Wednesday, 26 November 2014

Honey pots



We woke up on Tuesday morning to another frost.  It was quite a light frost where we were moored as we stayed over in Wolverton between blocks of flats and old railway station sheds.

Whilst we were seeing Matthew off at the coach station on Monday a woman was making a big fuss of Buddy.  It was a while before we actually looked at each other and realised we knew each other; she was Julie, a girl we have been camping with in the past and also a good friend of Judith and Nigel’s.  Julie was seeing her daughter, Athena, off to Leeds.  Both Judith and Karen were surprised I hadn’t mentioned this on Monday’s blog – sorry!

We decided to head for Stoke Bruerne – eight miles and six locks.  Karen took this picture as it reminded her of me for some reason.
 
The first lock came up after a couple of miles at Cosgrove which is at the junction of the disused Old Stratford canal.

We stopped to top up with water and Karen asked a local where the best boat yard/wharf was to buy coal on this stretch.  It was at a place called Yardley Gobion.

Soon we were right out in the Northamptonshire countryside.  It felt really remote and we saw no boat traffic at all.  We had forgotten how rural it was around here.  We often smile when we have the radio on and hear the traffic reports, especially the M25 and M23 problems – it seems an age ago since it had an impact on us.  In fact today is the first day of Karen’s twelve month career break; the last three and a half weeks were taken as holiday.


We went over the Great Ouse on an iron trunk aqueduct.  This was built in the early 1800s to replace nine locks that went down, across and up the valley.  The aqueduct was built as the lower locks kept getting washed away by the Ouse when in flood.


Soloman's bridge is one of the finest we been under.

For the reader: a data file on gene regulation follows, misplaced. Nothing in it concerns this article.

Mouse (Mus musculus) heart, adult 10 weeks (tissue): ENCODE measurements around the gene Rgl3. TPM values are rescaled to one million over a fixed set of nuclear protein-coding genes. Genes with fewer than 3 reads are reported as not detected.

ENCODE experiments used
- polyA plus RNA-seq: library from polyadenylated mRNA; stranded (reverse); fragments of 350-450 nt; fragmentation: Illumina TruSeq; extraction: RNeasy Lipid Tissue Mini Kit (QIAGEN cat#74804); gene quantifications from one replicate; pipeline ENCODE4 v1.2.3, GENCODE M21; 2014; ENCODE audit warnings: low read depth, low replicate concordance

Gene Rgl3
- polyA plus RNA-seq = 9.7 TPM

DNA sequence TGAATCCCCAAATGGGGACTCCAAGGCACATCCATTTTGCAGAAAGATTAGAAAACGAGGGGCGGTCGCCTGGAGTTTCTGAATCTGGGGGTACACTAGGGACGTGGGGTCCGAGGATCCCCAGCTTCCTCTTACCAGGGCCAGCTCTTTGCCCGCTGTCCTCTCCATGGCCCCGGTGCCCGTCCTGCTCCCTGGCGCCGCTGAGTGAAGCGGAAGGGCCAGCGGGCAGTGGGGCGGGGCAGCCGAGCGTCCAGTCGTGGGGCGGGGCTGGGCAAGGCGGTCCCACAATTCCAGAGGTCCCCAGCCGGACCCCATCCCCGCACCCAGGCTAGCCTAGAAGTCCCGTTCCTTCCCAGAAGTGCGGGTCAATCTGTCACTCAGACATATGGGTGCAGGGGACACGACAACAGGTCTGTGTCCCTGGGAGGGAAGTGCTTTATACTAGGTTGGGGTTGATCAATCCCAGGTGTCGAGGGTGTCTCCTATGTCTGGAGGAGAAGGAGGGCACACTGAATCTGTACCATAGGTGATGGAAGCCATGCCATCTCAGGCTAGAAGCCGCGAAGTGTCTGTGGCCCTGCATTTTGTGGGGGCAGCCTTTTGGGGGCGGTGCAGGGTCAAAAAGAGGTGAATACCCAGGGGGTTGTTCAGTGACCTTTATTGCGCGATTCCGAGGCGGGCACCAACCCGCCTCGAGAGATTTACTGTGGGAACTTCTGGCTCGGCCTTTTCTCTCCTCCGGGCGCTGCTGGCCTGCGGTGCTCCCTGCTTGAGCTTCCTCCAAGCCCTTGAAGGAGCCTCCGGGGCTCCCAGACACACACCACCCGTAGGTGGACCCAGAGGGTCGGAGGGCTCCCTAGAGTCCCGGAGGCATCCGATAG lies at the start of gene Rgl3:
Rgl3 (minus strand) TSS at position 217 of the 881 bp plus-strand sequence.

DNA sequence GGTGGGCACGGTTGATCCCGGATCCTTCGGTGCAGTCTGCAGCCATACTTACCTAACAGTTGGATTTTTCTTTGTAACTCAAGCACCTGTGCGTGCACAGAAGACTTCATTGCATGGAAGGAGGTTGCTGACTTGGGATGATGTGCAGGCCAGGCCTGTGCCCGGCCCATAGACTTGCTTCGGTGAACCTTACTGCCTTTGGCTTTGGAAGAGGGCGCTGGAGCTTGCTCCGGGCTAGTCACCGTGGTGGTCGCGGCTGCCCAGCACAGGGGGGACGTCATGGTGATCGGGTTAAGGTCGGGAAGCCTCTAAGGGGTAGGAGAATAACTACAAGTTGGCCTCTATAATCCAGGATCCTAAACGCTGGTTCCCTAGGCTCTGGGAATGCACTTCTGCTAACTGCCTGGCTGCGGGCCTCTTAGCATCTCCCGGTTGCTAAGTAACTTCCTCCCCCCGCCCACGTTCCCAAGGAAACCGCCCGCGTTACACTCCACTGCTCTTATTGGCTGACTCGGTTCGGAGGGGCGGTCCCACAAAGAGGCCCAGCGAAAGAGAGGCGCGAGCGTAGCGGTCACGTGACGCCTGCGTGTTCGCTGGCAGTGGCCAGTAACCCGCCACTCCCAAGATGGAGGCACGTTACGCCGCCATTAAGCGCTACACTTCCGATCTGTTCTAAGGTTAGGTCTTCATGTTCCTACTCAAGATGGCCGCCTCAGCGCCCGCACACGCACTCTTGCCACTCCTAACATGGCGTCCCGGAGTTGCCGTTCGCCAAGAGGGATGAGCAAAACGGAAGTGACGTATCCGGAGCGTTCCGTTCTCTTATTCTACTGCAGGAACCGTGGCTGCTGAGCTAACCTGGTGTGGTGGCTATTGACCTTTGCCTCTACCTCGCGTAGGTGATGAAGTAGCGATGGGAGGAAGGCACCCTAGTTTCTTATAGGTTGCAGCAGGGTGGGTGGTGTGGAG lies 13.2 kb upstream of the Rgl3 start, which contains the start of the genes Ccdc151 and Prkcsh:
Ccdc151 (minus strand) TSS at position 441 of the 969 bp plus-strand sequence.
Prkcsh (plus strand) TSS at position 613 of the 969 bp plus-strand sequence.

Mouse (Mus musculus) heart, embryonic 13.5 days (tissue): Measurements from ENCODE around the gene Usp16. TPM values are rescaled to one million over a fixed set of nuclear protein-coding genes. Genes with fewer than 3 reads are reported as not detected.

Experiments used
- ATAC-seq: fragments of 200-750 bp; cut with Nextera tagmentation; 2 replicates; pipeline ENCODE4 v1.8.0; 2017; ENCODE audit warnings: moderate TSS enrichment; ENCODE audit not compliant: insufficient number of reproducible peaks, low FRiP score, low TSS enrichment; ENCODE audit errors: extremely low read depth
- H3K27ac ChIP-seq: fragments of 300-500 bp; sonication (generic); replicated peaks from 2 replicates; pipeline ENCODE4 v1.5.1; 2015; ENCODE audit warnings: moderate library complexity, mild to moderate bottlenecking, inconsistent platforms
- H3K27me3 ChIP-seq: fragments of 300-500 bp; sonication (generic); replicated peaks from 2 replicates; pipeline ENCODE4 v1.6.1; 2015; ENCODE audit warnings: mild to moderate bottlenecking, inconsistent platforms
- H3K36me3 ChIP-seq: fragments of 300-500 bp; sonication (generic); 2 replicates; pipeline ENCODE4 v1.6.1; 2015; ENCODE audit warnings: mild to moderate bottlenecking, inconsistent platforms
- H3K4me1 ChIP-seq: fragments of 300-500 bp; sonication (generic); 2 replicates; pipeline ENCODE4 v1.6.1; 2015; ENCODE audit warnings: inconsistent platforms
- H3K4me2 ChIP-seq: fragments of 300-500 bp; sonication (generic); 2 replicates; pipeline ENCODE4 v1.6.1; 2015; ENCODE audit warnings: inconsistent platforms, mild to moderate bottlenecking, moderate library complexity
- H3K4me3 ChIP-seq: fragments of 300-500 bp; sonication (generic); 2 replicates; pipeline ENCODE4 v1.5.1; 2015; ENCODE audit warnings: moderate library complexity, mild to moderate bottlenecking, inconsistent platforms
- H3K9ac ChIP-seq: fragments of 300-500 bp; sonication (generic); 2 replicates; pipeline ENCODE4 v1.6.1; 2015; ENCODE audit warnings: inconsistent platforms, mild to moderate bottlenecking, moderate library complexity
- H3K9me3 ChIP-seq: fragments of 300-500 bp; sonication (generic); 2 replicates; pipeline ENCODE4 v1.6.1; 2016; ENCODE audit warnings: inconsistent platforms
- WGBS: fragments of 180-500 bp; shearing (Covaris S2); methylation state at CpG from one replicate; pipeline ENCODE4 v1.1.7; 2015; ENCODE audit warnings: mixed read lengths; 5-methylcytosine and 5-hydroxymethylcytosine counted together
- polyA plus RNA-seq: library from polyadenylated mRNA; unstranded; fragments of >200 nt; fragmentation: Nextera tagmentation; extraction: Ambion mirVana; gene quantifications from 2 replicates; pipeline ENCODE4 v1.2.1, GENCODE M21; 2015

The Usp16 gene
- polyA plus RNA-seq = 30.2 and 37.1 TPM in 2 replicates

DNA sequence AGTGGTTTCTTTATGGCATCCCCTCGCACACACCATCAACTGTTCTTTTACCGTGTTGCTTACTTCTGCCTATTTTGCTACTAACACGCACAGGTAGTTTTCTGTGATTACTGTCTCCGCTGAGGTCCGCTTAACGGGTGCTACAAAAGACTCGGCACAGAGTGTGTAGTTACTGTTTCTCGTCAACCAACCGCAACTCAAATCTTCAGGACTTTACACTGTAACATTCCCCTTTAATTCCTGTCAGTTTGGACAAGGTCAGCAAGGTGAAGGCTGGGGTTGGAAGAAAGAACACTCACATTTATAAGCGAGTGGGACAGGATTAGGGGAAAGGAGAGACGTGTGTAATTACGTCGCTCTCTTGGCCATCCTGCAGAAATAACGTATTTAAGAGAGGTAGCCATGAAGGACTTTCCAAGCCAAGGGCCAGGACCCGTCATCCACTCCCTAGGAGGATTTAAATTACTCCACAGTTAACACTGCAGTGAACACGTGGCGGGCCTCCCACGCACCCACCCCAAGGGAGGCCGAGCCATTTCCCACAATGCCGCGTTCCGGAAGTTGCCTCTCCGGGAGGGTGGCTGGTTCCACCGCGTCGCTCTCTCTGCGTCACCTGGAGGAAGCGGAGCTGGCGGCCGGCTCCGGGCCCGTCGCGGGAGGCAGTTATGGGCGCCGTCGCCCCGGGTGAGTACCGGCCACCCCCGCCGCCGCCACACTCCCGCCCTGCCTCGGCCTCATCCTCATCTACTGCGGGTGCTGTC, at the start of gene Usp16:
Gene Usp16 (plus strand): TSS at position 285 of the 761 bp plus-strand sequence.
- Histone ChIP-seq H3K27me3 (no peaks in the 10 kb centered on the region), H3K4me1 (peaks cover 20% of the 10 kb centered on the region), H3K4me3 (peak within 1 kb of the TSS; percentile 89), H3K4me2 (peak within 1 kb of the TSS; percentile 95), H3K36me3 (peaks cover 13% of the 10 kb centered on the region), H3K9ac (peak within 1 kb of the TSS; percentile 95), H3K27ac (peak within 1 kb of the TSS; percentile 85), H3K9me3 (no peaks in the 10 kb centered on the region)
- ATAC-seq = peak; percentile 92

We entered Stoke Bruerne by climbing the first five of seven locks.  We have now been through 73 locks since leaving Slough just over a fortnight ago.


The locks on the Grand Union have steps either side of the lower gates so that we can step off and walk the boat in rather than having to climb the steps cut into the side of the lock chambers.  Feels a lot safer, especially at these locks which are fairly deep.


We walked around Stoke Bruerne which is known as one of the canal system’s honey pots and gets packed out in the summer months.  This in turn means the restrictions on mooring are a lot tighter but it seems the new restrictions introduced for this winter have backfired.  We expected to see all the spots taken by winter moorers but it was practically empty.  Winter moorers pay a fee to leave their boat for four or five months to avoid the rule where you have to move every 14 days.  We popped in at one of the pubs, The Boat, with some friendly locals.  They pointed out that winter moorings were not available this year in Stoke and it has really impacted local business as it is so quiet.

One of the girls we were chatting to suddenly said to me, “I really like your hair, it really suits you”.  Give Karen her due, she wanted to throttle her as she has been trying to get me to cut it, but she laughed along with everyone else. 

By the top lock is an Indian restaurant which is an unusual site by the canal so we decided to use my parent’s birthday money to treat ourselves to a good meal. 


3 comments:

  1. Love that picture of the ducks on the aqueduct! ...or should I say aqueducks?!

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    1. Love it Sophie - suprised I didn't spot it.

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    2. Still a great comment Sophie :)

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